One of the terms internet startups loved to use in the early days with venture capitalists was “one-stop shop.” It signified a company that provides a multitude of services—one that’s able to service an entire category and can claim ownership to a large addressable market. In reality, it didn’t always work that way. Different audiences have different preferences.
Facebook started in universities, and it was very successful in its early days by creating closed communities for students and building a network within those channels. For a time, it seemed impossible to compete with Facebook. This networking effect—the idea that the people you wanted to see were on Facebook—was impossible to duplicate at the time. You could build a similar site, but your friends wouldn’t be there.
As Facebook evolved, it expanded and began facing the challenges of a one-stop-shop-type solution. How do you keep such a diverse group of users satisfied when their individual needs and desires vary greatly? It’s easy to curate content when all you have in a network are your friends from college. But what happens when your friend list includes your mom, friends from high school, your coworkers and the funny guy you met at lunch last week?
Over the past few years, there’s been an emergence of verticalized social networks—often enormous ones—that offer a superior experience within a specific category. This isn’t a new phenomenon, but it takes a while and has infiltrated many industries.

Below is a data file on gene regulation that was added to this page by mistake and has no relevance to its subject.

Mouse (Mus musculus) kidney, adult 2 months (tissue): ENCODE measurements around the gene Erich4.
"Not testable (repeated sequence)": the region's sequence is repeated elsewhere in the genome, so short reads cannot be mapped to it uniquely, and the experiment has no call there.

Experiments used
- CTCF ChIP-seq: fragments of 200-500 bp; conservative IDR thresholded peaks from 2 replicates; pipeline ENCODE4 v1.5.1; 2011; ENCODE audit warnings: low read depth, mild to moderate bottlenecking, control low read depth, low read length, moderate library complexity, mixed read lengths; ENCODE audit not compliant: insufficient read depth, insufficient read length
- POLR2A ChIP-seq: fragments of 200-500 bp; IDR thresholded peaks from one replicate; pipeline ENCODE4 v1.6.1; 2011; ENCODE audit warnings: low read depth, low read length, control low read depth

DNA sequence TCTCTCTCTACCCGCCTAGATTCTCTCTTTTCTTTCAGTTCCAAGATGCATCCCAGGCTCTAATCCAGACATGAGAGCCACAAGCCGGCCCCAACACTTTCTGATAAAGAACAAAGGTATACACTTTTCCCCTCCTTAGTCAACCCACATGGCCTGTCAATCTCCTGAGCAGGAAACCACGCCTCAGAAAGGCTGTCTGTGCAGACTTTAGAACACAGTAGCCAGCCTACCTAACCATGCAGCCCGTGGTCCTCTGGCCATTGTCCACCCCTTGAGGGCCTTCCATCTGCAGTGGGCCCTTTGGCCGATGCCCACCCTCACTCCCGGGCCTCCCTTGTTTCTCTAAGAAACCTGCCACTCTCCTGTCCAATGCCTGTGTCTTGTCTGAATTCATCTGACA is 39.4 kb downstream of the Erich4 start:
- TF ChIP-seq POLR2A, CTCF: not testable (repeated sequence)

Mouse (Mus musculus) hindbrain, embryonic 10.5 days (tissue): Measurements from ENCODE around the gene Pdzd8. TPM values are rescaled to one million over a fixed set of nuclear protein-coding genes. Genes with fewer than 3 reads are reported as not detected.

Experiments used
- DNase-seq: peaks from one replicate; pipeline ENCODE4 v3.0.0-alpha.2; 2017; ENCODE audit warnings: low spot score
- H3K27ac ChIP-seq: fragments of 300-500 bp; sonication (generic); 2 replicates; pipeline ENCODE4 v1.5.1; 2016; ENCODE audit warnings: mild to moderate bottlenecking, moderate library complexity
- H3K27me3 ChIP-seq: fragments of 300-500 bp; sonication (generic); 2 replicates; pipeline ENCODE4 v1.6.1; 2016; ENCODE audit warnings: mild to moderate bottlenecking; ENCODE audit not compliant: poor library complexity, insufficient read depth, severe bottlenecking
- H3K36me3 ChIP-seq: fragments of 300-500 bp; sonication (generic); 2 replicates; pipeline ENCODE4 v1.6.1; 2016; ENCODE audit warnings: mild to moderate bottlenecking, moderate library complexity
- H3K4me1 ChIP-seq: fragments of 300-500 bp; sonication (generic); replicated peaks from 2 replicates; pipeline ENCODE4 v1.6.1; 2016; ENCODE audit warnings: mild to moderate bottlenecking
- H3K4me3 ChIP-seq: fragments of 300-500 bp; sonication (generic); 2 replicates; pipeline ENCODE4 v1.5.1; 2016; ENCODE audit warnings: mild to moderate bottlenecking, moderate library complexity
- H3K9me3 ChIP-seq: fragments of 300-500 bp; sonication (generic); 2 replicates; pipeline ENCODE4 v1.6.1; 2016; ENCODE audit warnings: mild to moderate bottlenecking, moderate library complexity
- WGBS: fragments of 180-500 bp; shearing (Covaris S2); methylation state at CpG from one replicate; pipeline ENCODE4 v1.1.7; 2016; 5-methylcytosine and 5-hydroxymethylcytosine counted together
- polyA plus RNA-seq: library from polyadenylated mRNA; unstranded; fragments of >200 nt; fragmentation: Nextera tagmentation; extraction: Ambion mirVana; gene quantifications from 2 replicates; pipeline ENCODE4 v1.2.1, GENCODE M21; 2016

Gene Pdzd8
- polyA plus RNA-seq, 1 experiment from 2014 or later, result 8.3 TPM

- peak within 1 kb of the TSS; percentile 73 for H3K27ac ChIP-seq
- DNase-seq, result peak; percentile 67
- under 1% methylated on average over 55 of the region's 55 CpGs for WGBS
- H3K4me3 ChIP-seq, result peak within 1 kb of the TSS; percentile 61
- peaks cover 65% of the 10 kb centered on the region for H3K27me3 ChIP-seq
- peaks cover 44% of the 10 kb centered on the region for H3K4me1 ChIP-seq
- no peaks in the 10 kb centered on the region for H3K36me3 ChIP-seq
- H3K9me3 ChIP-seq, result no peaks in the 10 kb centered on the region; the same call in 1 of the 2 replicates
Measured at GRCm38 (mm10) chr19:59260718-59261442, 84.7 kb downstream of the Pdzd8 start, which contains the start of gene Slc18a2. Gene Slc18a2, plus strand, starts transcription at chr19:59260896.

craigslist—one of the iconic websites of the internet’s early days—offers a “classifieds” solution for every vertical you can think of, which was enough to initially satisfy every audience. But, over time, competitors emerged in rapidly diversifying categories.
Need short term rentals? Meet Airbnb. Looking for jobs? Log on to Indeed or Simply Hired. Looking for love? Check out OkCupid or Match. Need temporary workers? TaskRabbit and Elance have you covered. Looking for a quirky arts-and-crafts gift? Etsy is the place. In a pinch and need some legal advice? LegalZoom can handle that. Do you want tickets to the next Yankees game? Check out StubHub. You get the idea.
While craigslist offers a perfectly fine answer for each of these categories, these competitors were able to build solutions that were customized for a specific audience. Like other generalist websites, craigslist isn’t positioned to compete with the ultra-targeted vertical sites that can offer a fitted solution to their audience base. It’s like the difference between buying a tailored suit versus one off the rack.
Granted, these niche solutions don’t happen overnight, but craigslist is slowly seeing a drop in its respective market share for many of these verticals. SimilarWeb ranks craigslist as the 59th largest website on the internet. This is a drop from 41st in 2015 and 27th in 2013.
It is not hard to notice similar movement on social networks, as vertical-focused platforms like PicsArt, TikTok, Twitch, Pinterest and others gain a foothold by offering customized opportunities for brands to reach the right audiences. These platforms are also actively working to solve the challenges that traditionally plague the market, which bigger platforms such as Facebook and Instagram haven’t been able to fix. For example, Pinterest released a developer’s application-programming interface for select influencer marketing partners (Hypr is one of them).
PicsArt, a Sequoia Capital and Insight Venture Partners company, has over 100 million monthly users who share a common interest in artistic verticals. It is actively working on improving the experience of working with influencers on its platform by offering tools for discoverability, audience targeting, activation automation, measurement and reporting.
PicsArt is doing what some other platforms have traditionally ignored by nurturing an in-house influencer community and choosing to curate influencers that are rooted in creative interests, versus the usual lifestyle influencer.